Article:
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LIFE HEALTH-HANDWASHING MYO (copy)

 

Lewis and Clark County officials said Tuesday that they are aware of “almost 60” residents showing symptoms of norovirus, commonly known as stomach flu, and urged residents to take precautions to avoid getting sick. 

Laurel Riek, supervisor of the Lewis and Clark Public Health’s Licensed Establishment Program, stated in a Tuesday press release that 14 lab-confirmed cases and 12 hospitalizations had been reported in the past week.

The Centers for Disease Control and Prevention, which classifies norovirus as "very contagious," advises thorough hand washing, disinfection of surfaces and clothing and proper food safety to avoid infection, including not preparing food for at least two days after symptoms cease.

Diarrhea and vomiting are among the most common symptoms of the virus, according to the CDC, which makes proper hydration crucial for those infected.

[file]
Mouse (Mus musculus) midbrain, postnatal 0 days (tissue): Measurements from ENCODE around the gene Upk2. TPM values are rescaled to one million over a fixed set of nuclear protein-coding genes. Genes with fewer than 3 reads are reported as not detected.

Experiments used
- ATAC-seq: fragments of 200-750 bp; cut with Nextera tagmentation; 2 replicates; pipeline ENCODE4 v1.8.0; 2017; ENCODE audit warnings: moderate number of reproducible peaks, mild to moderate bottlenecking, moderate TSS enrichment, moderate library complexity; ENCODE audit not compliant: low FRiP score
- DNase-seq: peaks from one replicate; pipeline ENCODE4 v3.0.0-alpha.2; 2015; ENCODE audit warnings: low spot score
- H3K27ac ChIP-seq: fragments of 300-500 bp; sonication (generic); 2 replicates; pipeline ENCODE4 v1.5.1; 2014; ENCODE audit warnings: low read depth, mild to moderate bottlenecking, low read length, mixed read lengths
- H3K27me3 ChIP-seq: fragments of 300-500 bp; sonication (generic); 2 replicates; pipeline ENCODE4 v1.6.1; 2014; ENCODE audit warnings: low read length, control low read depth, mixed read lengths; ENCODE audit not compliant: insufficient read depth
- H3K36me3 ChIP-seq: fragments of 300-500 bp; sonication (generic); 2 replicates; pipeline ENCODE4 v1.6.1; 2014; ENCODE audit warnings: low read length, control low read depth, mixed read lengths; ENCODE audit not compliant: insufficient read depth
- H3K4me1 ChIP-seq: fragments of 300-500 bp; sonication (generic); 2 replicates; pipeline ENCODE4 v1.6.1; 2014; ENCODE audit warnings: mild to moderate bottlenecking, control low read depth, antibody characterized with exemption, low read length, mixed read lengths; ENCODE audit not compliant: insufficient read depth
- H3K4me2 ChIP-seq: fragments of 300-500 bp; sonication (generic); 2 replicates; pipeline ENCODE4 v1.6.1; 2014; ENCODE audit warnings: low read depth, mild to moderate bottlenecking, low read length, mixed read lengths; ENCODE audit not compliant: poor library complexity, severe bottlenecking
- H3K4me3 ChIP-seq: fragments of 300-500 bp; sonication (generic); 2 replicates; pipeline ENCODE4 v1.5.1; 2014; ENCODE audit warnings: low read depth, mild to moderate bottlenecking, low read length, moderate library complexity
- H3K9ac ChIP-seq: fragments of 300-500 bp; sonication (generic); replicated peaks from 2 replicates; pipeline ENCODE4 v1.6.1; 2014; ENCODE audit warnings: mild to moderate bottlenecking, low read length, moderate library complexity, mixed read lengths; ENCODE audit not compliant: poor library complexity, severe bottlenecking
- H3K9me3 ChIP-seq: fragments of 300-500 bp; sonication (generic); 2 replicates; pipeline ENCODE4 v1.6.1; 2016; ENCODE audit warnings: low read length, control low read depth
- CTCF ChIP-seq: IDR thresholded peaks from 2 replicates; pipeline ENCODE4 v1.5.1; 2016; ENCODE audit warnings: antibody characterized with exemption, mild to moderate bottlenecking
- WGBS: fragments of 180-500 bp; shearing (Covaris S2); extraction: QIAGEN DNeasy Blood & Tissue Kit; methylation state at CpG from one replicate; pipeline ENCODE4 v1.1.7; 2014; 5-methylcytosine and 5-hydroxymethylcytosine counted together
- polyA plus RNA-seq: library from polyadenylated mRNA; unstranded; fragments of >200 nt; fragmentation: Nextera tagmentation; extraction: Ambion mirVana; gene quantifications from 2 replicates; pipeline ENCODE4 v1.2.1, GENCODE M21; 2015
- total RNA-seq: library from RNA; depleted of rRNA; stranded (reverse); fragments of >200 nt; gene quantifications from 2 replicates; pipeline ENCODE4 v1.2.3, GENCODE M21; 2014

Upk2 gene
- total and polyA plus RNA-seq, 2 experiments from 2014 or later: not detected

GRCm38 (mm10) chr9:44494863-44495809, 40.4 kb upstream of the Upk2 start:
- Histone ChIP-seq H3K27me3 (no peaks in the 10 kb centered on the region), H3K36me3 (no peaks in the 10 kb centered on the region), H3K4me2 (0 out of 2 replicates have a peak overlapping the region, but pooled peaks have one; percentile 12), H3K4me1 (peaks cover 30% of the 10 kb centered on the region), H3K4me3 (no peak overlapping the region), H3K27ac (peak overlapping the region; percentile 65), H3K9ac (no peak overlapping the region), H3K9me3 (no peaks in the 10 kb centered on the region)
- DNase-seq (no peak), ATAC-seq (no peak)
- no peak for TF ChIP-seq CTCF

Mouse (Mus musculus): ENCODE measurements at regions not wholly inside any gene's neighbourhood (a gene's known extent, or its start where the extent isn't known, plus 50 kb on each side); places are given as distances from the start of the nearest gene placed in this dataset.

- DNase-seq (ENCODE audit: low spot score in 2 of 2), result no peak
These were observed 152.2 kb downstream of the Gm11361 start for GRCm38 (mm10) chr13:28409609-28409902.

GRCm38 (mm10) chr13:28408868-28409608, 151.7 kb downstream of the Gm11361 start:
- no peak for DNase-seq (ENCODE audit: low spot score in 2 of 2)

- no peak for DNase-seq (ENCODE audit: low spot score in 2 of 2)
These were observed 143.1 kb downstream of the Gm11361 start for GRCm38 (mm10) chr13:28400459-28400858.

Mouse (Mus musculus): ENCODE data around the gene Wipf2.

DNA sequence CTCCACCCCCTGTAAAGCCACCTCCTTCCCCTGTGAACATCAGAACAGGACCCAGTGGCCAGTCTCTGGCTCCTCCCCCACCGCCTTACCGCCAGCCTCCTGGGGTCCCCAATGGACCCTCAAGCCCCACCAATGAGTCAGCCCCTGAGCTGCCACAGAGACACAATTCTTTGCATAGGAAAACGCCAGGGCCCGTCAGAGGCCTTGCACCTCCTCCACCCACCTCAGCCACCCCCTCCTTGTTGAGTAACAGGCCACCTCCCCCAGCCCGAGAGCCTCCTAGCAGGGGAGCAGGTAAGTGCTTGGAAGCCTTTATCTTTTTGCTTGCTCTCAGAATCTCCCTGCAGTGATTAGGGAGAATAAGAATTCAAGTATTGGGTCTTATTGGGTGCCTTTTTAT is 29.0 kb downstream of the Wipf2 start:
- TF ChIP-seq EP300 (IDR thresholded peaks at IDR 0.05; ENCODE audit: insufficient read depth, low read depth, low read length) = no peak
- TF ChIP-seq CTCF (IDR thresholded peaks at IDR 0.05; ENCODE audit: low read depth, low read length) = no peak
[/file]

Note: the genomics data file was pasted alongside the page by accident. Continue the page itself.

The CDC estimates that norovirus leads to 56,000 to 71,000 hospitalizations and 570 to 800 deaths each year in the United States, mostly children and the elderly.

The increasing number of cases led St. Peter’s Health to begin restricting visitation at its Regional Medical Center this past weekend.

At 11:45 a.m. Friday, the hospital blocked access to anyone exhibiting diarrhea, vomiting, nausea, stomach pain, fever and body aches unless they were seeking care. No one trying to visit a patient on the hospital’s medical and surgical floor can do so unless the patient is receiving end-of-life care.

By Monday morning, according to public relations specialist Katie Gallagher, the hospital was dealing with seven cases of norovirus with another still pending.

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